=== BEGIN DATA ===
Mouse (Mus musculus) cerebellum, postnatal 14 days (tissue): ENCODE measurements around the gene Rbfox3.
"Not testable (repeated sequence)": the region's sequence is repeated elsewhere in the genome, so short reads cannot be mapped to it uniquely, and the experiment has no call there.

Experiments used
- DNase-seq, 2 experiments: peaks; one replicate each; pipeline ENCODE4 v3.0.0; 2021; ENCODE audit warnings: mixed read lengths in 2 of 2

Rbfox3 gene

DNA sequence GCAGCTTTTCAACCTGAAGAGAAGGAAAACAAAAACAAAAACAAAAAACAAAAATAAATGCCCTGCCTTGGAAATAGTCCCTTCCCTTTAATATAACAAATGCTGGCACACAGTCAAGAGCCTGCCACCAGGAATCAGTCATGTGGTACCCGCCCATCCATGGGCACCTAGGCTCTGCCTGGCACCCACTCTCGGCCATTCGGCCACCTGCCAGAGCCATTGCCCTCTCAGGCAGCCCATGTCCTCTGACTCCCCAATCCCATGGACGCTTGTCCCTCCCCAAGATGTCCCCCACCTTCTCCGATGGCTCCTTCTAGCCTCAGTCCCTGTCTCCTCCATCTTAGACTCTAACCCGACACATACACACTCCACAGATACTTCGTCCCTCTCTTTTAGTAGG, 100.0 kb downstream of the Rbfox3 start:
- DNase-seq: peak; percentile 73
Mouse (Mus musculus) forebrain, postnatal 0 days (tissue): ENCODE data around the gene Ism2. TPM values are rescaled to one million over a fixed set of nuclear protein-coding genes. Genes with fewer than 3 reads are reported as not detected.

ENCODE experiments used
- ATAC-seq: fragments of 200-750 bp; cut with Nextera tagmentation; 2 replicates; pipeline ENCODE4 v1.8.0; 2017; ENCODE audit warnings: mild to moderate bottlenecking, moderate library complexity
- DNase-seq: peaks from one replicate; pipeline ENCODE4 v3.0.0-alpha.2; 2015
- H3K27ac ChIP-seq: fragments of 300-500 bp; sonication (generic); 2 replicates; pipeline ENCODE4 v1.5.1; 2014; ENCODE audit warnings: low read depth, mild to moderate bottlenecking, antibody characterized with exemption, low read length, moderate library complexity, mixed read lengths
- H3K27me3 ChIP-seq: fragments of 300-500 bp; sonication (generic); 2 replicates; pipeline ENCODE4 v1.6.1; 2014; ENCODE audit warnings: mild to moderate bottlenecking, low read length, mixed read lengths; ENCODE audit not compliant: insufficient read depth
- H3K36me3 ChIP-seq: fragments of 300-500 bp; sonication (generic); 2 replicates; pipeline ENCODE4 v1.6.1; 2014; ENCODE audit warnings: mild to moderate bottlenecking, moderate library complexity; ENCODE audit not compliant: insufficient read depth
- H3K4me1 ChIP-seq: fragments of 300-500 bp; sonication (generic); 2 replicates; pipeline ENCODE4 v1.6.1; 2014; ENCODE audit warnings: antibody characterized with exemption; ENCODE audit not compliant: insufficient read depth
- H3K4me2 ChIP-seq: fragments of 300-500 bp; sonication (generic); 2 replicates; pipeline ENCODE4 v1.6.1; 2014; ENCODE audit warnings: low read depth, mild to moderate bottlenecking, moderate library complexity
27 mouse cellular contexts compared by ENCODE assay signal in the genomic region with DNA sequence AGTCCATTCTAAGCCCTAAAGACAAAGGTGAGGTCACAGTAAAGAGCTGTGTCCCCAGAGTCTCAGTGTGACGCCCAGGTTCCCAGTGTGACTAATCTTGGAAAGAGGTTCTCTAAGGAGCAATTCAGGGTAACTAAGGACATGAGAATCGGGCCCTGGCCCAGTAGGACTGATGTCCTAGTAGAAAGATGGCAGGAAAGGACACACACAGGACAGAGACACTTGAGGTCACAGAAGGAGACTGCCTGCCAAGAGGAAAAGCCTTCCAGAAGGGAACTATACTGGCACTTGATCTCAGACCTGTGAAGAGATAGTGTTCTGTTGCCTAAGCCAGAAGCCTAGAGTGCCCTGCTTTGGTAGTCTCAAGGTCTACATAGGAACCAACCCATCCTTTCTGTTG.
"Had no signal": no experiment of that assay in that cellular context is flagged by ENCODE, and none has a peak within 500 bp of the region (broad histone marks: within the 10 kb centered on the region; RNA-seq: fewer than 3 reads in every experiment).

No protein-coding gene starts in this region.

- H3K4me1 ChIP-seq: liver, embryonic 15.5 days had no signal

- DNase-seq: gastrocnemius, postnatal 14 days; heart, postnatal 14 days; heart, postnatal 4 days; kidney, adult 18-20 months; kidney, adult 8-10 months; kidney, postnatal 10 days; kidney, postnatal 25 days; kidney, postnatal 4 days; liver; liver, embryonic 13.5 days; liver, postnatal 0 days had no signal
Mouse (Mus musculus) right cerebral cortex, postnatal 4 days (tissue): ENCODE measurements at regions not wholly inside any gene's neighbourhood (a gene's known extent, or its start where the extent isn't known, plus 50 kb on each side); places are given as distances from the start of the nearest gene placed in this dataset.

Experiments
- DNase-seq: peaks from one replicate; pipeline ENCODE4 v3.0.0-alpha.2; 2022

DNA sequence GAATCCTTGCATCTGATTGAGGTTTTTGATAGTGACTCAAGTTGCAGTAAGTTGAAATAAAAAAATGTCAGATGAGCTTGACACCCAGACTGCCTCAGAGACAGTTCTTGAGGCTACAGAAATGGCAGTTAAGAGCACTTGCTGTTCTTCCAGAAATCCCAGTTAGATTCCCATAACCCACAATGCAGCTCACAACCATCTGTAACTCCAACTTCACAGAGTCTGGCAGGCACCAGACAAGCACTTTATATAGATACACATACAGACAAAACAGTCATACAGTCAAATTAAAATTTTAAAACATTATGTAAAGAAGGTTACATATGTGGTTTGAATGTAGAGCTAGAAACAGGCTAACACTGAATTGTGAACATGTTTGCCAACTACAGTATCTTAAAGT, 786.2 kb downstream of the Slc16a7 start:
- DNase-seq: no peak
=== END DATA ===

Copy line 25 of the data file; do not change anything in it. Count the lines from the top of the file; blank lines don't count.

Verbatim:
DNA sequence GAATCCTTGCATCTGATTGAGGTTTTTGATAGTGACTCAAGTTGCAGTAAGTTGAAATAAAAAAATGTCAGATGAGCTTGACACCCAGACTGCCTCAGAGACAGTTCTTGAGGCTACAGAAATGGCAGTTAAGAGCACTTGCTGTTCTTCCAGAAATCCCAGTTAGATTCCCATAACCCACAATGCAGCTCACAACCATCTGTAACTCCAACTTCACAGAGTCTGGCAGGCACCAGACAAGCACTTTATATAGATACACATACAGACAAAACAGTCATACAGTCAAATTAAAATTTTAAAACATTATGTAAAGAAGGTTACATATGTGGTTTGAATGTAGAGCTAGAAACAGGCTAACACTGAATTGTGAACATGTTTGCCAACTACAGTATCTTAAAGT, 786.2 kb downstream of the Slc16a7 start: